Clinical Hemorheology and Microcirculation - Volume 23, issue 1
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Clinical Hemorheology and Microcirculation, a peer-reviewed international scientific journal, serves as an aid to understanding the flow properties of blood and the relationship to normal and abnormal physiology. The rapidly expanding science of hemorheology concerns blood, its components and the blood vessels with which blood interacts. It includes perihemorheology, i.e., the rheology of fluid and structures in the perivascular and interstitial spaces as well as the lymphatic system. The clinical aspects include pathogenesis, symptomatology and diagnostic methods, and the fields of prophylaxis and therapy in all branches of medicine and surgery, pharmacology and drug research.
The endeavour of the Editors-in-Chief and publishers of
Clinical Hemorheology and Microcirculation is to bring together contributions from those working in various fields related to blood flow all over the world. The editors of
Clinical Hemorheology and Microcirculation are from those countries in Europe, Asia, Australia and America where appreciable work in clinical hemorheology and microcirculation is being carried out. Each editor takes responsibility to decide on the acceptance of a manuscript. He is required to have the manuscript appraised by two referees and may be one of them himself. The executive editorial office, to which the manuscripts have been submitted, is responsible for rapid handling of the reviewing process.
Clinical Hemorheology and Microcirculation accepts original papers, brief communications, mini-reports and letters to the Editors-in-Chief. Review articles, providing general views and new insights into related subjects, are regularly invited by the Editors-in-Chief. Proceedings of international and national conferences on clinical hemorheology (in original form or as abstracts) complete the range of editorial features.
The following professionals and institutions will benefit most from subscribing to
Clinical Hemorheology and Microcirculation: medical practitioners in all fields including hematology, cardiology, geriatrics, angiology, surgery, obstetrics and gynecology, ophthalmology, otology, and neurology. Pharmacologists, clinical laboratories, blood transfusion centres, manufacturing firms producing diagnostic instruments, and the pharmaceutical industry will also benefit.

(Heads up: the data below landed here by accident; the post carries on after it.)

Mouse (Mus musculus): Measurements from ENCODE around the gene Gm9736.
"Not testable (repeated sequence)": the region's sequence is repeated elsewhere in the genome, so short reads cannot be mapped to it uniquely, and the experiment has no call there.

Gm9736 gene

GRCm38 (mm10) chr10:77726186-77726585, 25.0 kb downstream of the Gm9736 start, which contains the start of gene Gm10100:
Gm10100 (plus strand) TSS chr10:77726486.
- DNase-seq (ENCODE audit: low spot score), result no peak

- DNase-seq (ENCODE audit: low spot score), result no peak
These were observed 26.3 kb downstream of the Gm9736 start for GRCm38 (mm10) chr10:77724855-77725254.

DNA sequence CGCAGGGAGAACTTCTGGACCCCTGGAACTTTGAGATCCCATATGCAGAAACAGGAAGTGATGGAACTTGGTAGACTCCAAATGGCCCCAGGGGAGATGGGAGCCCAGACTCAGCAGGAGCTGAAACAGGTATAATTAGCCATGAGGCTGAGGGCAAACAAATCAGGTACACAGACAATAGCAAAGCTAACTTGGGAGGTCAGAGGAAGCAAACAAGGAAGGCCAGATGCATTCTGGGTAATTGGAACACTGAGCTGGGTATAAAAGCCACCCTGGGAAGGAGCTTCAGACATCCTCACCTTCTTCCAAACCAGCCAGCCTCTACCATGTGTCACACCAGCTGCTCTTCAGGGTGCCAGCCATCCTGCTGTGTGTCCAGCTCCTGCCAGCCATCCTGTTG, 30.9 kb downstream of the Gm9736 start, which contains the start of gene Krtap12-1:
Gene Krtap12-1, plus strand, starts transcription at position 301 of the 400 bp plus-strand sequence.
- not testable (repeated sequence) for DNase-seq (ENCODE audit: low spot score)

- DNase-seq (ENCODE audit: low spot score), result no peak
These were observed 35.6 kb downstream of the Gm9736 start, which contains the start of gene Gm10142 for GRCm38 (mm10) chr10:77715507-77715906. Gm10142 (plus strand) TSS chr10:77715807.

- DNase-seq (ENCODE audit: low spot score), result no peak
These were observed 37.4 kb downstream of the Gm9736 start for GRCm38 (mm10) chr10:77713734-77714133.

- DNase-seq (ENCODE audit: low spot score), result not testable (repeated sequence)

Important new topics will increasingly claim more pages of
Clinical Hemorheology and Microcirculation: the role of hemorheological and microcirculatory disturbances for epidemiology and prognosis, in particular regarding cardiovascular disorders, as well as its significance in the field of geriatrics. Authors and readers are invited to contact the editors for specific information or to make suggestions.
Abstract: The effect of laminar flow on the regulation of von Willebrand Factor (vWF) of cultured human umbilical vein endothelial cells (HUVECs) was studied. Confluent endothelial monolayers were exposed to shear stresses (0.2 and 1.0 Pa) from 2 to 24 h. vWF was labelled with indirect immunofluorescence method and observed with 3D fluorescence microscopy. The distribution of vWF and the cytoskeleton organization were observed simultaneously by double fluorescence labelling. More actin stress fibers and an increased release of vWF appeared in the cells exposed to flow at the same time. The qualitative and quantitative results showed that there was not only…a shear‐dependent regulation but also a time‐dependent modification. For a short‐time shear stimulation, both 0.2 Pa and 1.0 Pa shear stresses induced a release of vWF from the endothelial cells. In contrast, after 24 h exposure to 1.0 Pa shear flow, vWFs were much more in the cells than that in the cells exposed to 0.2 Pa for 24 h (p<0.01) or that in the control cells (p<0.05). TNF‐α caused a decrease of vWF and Weibel–Palade bodies in the cells.
Keywords: Shear stress, von Willebrand factor, endothelial cell, 3D fluorescence microscopy
Abstract: The effects of two oxygen radical generating systems (H2 O2 and ascorbate/Fe+2 ) on erythrocyte deformability, osmotic fragility, lipid peroxidation and protein degradation were studied. Incubation of erythrocytes with different concentrations of H2 O2 (5–20 mM) or ascorbate/Fe+2 (10/0.1–40/0.4 mM) caused a loss of deformability and increased osmotic fragility. The loss of deformability has occurred in a dose‐dependent fashion and was proportional to the extent of malonyldialdehyde (an indicator of lipid peroxidation) and alanine production (an indicator of protein degradation). Prior exposure of the erythrocytes to carbon monoxide (known to inhibit heme‐protein degradation) prevented almost completely the…loss in deformability caused by H2 O2 , indicating that the loss in deformability was due mainly to protein degradation rather than to lipid peroxidation. Erythrocytes incubated with either of the two systems have also shown morphologic changes characterized by a dose‐dependent increase in echinocyte formation. The results indicate the importance of oxidatively damaged proteins in compromising the rheologic behaviour of the erythrocytes, particularly when the free radicals are involved.
Abstract: Malonyldialdehyde (MDA), a secondary product of lipid peroxidation is widely used as an indicator of lipid peroxidation. Eight of the most frequently used methods for measuring MDA have been evaluated with regard to their sensitivity and reproducibility. The sensitivity of these methods for pure MDA solution was in the order: Satoh's > Stocks and Dormandy's >> Buege and Aust's > Dresel's >> Slater's > Yoshioka's et al. > Yagi's > Jain's method. Whereas the sensitivity of the first four methods for erythrocyte MDA was in the order: Stocks and Dormandy's >> Buege and Aust's > Satoh's > Dresel's method. The…reproducibility (expressed as coefficient of variation) of these four methods for erythrocyte MDA were: 3.5%, 17.9%, 31.5% and 16.1%, respectively. These results indicate that Stocks and Dormandy's method has the highest sensitivity and an excellent reproducibility for erythrocyte MDA. Also, it was found to be simple and many samples can be treated in a relatively short time. When standard MDA (0.1–15 nmol/ml) was incubated with erythrocytes, the percentage recovery of MDA (using Stocks and Dormandy's method) has ranged from 50–85%. This result indicates that a considerable amount of MDA formed in erythrocytes probably reacts with other cell components and becomes undetectable. Despite this, the determination of MDA level remains a useful indicator of lipid peroxidation and correlates well with the degree of oxidative stress.